In traditional data analysis a model woul be built on past data and expert opinion to establish a relationship between the variables. However, machine learning starts with the outcome variables (e.g., saving energy) and then automatically utilising predictor variables and their interactions. An eminent example is Google’s recent application of machine learning on their data center cooling technology to maintain environmental conditions suitable for their servers operation. With the goal of increasing energy efficiency, Google applied machine learning and cut its overall energy consumption by 15%. This represents hundreds of millions of dollars in savings for Google in the coming years.
Predictive capabilities are extremely useful in an industrial setting. By drawing data from multiple sensors in or on machines, machine learning algorithms can “learn” what’s typical and abnormal behaviour for a machine, sense soil moisture and nutrients in agriculture, manage smart homes, power wearables, revolutionise healthcare, and so on. The billions of sensors and devices that will continue to be connected to the Internet in the upcoming years will produce exponentially more data. This gigantic increase in data will steer great improvements in machine learning, unlocking countless opportunities for us to reap the benefits.
The objective of this research is to answer the following questions:
How could machine learning algorithms be applied to IoT smart data?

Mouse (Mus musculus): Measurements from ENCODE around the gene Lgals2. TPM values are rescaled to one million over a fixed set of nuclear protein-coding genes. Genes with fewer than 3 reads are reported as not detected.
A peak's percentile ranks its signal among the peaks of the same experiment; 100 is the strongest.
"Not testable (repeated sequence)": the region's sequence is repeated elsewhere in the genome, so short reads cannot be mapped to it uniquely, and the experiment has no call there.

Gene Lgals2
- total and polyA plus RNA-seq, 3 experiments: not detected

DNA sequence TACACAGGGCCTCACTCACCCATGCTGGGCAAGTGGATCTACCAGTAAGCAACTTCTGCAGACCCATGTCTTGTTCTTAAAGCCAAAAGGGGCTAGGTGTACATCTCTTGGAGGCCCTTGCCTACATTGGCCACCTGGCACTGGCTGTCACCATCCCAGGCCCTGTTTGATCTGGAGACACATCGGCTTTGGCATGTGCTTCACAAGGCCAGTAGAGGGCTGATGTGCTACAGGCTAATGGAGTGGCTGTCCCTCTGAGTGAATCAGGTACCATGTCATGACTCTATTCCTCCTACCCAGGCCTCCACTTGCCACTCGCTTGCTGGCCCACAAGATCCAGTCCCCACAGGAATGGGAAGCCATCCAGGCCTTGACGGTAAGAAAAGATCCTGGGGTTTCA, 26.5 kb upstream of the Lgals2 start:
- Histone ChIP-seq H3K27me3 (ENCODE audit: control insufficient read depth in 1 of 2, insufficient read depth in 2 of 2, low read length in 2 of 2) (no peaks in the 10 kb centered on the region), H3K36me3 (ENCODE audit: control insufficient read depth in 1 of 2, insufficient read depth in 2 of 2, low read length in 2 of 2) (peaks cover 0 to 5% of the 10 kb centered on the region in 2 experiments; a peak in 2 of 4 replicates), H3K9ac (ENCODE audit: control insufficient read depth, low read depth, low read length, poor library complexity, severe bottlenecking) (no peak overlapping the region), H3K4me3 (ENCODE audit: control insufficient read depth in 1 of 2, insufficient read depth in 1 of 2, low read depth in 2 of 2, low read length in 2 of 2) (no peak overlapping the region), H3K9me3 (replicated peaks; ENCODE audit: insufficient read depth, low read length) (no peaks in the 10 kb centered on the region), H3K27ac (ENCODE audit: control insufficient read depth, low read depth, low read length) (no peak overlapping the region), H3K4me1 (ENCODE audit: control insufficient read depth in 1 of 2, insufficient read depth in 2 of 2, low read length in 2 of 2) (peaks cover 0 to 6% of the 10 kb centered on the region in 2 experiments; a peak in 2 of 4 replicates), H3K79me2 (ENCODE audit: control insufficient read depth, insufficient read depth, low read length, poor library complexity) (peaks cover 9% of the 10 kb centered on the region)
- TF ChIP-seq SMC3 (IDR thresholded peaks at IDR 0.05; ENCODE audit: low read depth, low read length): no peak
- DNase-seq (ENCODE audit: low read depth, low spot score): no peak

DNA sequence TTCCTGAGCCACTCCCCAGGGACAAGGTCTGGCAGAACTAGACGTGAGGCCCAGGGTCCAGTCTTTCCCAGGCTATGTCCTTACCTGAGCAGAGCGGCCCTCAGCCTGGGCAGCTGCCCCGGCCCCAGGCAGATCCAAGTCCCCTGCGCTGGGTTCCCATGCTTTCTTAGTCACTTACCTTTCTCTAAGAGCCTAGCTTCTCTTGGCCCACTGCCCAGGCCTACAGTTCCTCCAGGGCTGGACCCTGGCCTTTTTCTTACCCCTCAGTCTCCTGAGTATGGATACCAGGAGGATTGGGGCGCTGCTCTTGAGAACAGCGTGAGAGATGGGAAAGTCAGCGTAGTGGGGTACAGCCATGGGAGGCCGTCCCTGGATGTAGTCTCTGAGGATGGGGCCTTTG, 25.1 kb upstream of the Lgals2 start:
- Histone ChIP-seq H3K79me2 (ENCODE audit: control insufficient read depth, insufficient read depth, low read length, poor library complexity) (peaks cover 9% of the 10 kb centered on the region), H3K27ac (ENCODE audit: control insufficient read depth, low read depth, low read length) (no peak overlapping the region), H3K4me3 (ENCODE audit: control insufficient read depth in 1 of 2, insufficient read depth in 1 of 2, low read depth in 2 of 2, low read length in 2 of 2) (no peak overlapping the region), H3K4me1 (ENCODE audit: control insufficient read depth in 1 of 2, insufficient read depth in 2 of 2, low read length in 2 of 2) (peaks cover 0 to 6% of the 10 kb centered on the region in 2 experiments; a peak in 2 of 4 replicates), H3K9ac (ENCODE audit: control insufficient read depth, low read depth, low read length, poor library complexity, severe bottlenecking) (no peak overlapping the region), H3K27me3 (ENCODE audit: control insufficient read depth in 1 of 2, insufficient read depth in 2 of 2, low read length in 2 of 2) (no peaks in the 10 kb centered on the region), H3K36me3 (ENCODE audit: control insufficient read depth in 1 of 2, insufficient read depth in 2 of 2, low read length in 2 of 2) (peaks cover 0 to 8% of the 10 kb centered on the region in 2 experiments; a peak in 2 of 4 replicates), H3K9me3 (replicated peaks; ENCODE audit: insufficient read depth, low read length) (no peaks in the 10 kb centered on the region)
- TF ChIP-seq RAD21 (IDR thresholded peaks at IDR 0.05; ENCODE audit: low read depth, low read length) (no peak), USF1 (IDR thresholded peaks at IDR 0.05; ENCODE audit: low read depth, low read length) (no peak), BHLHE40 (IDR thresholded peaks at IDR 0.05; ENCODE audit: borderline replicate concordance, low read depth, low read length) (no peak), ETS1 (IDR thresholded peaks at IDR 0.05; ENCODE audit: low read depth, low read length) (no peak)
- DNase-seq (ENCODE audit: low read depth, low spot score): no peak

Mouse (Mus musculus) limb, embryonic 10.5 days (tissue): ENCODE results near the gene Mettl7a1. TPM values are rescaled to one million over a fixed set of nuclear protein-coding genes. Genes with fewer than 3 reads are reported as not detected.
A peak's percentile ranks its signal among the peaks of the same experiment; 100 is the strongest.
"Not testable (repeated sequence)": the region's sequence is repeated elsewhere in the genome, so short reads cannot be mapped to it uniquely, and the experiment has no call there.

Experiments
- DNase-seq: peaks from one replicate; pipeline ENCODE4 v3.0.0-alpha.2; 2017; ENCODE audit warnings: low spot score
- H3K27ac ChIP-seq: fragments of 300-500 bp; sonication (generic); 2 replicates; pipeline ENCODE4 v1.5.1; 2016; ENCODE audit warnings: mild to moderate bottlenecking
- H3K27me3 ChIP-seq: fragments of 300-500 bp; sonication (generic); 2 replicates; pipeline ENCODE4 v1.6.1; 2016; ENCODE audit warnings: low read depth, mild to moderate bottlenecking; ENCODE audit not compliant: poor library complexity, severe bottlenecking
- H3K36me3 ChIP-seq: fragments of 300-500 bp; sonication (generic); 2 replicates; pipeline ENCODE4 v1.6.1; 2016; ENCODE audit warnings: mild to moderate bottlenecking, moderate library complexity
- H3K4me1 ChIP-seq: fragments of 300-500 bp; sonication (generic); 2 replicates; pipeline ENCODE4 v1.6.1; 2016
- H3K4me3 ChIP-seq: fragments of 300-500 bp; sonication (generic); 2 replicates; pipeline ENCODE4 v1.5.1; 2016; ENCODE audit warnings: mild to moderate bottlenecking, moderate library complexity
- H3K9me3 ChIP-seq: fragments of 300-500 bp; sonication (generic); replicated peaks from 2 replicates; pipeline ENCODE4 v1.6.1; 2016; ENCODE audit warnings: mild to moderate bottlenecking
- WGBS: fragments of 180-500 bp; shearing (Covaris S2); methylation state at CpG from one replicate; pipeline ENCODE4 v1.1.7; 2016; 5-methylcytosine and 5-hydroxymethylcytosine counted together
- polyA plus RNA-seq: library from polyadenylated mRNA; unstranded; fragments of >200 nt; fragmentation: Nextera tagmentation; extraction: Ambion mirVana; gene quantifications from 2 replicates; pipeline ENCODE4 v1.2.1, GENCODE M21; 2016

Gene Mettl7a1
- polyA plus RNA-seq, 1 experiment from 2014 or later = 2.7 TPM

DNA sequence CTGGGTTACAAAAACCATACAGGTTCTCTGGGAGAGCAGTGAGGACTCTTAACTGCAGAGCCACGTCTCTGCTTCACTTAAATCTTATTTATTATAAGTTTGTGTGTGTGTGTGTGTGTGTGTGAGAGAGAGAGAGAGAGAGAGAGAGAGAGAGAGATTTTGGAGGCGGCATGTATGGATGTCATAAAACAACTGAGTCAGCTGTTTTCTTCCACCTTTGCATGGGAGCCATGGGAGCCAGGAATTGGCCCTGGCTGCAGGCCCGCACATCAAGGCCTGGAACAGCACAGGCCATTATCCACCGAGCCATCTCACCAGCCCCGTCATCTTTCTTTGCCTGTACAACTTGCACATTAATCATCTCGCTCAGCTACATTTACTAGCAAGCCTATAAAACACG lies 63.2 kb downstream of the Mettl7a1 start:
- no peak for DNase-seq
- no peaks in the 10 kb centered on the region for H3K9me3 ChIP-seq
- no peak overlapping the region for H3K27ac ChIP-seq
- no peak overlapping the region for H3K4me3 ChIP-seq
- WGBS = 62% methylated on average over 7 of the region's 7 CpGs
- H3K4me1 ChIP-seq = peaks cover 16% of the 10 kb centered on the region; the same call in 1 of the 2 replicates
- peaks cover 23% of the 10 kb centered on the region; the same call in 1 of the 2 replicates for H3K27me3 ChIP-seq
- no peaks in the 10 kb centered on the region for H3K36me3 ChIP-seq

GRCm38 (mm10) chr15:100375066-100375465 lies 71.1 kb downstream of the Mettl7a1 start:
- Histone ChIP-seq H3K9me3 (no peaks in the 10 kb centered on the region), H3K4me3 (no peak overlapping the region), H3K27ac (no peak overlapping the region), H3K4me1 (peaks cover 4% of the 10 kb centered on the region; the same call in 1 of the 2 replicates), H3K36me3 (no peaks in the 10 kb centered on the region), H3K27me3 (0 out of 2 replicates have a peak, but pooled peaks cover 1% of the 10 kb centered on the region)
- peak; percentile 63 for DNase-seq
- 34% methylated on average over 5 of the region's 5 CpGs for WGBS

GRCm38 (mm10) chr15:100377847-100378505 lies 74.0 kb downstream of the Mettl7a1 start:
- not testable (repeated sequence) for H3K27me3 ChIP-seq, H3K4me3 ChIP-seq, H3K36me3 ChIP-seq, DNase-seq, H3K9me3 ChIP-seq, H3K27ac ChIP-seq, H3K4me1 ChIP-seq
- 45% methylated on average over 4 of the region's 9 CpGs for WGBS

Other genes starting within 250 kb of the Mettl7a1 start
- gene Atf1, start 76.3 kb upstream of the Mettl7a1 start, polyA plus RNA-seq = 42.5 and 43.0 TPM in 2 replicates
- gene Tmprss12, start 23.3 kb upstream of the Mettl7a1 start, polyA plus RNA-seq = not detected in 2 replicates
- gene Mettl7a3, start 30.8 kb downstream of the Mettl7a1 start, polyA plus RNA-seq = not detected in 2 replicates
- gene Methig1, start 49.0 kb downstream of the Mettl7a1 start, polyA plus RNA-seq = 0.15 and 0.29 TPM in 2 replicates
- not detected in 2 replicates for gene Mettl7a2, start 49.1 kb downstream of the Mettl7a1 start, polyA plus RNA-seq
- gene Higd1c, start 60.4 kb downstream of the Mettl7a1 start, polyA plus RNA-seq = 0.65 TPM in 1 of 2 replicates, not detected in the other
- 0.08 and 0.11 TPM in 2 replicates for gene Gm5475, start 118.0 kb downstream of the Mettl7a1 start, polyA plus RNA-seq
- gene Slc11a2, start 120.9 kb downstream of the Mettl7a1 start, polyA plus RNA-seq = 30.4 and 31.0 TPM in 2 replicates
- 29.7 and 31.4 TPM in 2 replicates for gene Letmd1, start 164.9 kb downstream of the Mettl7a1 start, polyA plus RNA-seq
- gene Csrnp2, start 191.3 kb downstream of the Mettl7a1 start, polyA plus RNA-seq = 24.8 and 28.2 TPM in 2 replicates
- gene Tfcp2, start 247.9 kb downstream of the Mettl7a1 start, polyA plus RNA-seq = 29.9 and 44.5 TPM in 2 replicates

Is it feasible to run machine learning algorithms on IoT?
What measures could be taken to enhance the execution of these algorithms on IoT devices?
What would be the next step forward in applying machine learning to IoT smart data?
There are different types of IoT devices and each type depends on the application it is designed for. For example, automating and control of home devices or industry tasks. These devices vary in their processing capability, memory and energy requirement. One of the key platforms for IoT is the Raspberry Pi. This is a popular platform because it is reasonably cheap, and it offers a complete Linux server in a tiny device. We use Raspberry Pi because it is easy to connect various sensors into the device to run machine learning for prediction and classification. The scope of this paper is to understand how these devices can cope when running different types of machine learning algorithms. This will help us to quantify the processing power and the energy required to run various algorithm to learn if these devices can survive on batteries when deployed in a remote location, and whether the algorithms can be performed in a reasonable time with reasonable accuracy.
To comprehend which algorithms are more suitable for processing the generated data from the IoT, visualising the following three concepts is essential. First, the IoT applications, second, the IoT data characteristics, and, third, the data-driven vision of machine learning algorithms. Then, we discuss the issues.